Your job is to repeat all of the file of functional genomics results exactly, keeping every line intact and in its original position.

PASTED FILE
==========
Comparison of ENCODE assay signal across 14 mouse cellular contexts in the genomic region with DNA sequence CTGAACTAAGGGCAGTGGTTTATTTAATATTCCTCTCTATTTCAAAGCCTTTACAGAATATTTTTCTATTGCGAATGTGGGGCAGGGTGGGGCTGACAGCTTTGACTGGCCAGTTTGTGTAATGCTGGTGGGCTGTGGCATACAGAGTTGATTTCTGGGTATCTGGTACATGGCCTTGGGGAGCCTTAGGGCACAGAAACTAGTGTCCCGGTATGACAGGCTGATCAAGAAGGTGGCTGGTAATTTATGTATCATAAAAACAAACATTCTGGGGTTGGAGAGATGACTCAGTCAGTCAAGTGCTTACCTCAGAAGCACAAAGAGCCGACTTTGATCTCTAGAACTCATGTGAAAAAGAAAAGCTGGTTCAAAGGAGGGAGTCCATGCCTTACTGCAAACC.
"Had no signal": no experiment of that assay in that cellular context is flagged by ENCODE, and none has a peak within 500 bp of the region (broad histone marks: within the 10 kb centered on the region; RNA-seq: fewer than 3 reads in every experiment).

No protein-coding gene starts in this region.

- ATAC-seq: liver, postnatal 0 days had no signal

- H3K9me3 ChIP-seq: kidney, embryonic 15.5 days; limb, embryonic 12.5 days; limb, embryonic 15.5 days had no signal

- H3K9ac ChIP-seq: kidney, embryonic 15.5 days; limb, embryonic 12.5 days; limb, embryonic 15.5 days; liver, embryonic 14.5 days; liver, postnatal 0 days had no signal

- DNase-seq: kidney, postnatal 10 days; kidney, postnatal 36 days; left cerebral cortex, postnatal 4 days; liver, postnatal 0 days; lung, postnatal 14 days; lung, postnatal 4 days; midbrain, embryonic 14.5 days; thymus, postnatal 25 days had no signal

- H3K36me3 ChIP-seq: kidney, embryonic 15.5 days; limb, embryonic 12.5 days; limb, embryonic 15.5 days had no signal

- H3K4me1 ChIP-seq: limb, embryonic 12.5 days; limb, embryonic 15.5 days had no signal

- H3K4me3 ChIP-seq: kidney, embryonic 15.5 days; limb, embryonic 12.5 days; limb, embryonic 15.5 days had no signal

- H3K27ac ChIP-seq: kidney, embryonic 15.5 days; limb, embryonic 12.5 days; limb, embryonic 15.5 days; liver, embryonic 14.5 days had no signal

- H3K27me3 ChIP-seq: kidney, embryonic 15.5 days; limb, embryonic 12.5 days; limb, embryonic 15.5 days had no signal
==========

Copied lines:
Comparison of ENCODE assay signal across 14 mouse cellular contexts in the genomic region with DNA sequence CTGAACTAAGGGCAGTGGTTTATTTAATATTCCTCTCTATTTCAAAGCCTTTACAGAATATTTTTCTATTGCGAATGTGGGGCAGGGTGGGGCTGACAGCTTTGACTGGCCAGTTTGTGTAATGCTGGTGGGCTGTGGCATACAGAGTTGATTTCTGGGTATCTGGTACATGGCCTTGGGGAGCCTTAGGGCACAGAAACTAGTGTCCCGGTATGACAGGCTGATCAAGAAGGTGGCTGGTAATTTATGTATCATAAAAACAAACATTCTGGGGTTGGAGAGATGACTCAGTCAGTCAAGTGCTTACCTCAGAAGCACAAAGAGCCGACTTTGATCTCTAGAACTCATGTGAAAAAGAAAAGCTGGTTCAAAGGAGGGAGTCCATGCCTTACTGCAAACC.
"Had no signal": no experiment of that assay in that cellular context is flagged by ENCODE, and none has a peak within 500 bp of the region (broad histone marks: within the 10 kb centered on the region; RNA-seq: fewer than 3 reads in every experiment).

No protein-coding gene starts in this region.

- ATAC-seq: liver, postnatal 0 days had no signal

- H3K9me3 ChIP-seq: kidney, embryonic 15.5 days; limb, embryonic 12.5 days; limb, embryonic 15.5 days had no signal

- H3K9ac ChIP-seq: kidney, embryonic 15.5 days; limb, embryonic 12.5 days; limb, embryonic 15.5 days; liver, embryonic 14.5 days; liver, postnatal 0 days had no signal

- DNase-seq: kidney, postnatal 10 days; kidney, postnatal 36 days; left cerebral cortex, postnatal 4 days; liver, postnatal 0 days; lung, postnatal 14 days; lung, postnatal 4 days; midbrain, embryonic 14.5 days; thymus, postnatal 25 days had no signal

- H3K36me3 ChIP-seq: kidney, embryonic 15.5 days; limb, embryonic 12.5 days; limb, embryonic 15.5 days had no signal

- H3K4me1 ChIP-seq: limb, embryonic 12.5 days; limb, embryonic 15.5 days had no signal

- H3K4me3 ChIP-seq: kidney, embryonic 15.5 days; limb, embryonic 12.5 days; limb, embryonic 15.5 days had no signal

- H3K27ac ChIP-seq: kidney, embryonic 15.5 days; limb, embryonic 12.5 days; limb, embryonic 15.5 days; liver, embryonic 14.5 days had no signal

- H3K27me3 ChIP-seq: kidney, embryonic 15.5 days; limb, embryonic 12.5 days; limb, embryonic 15.5 days had no signal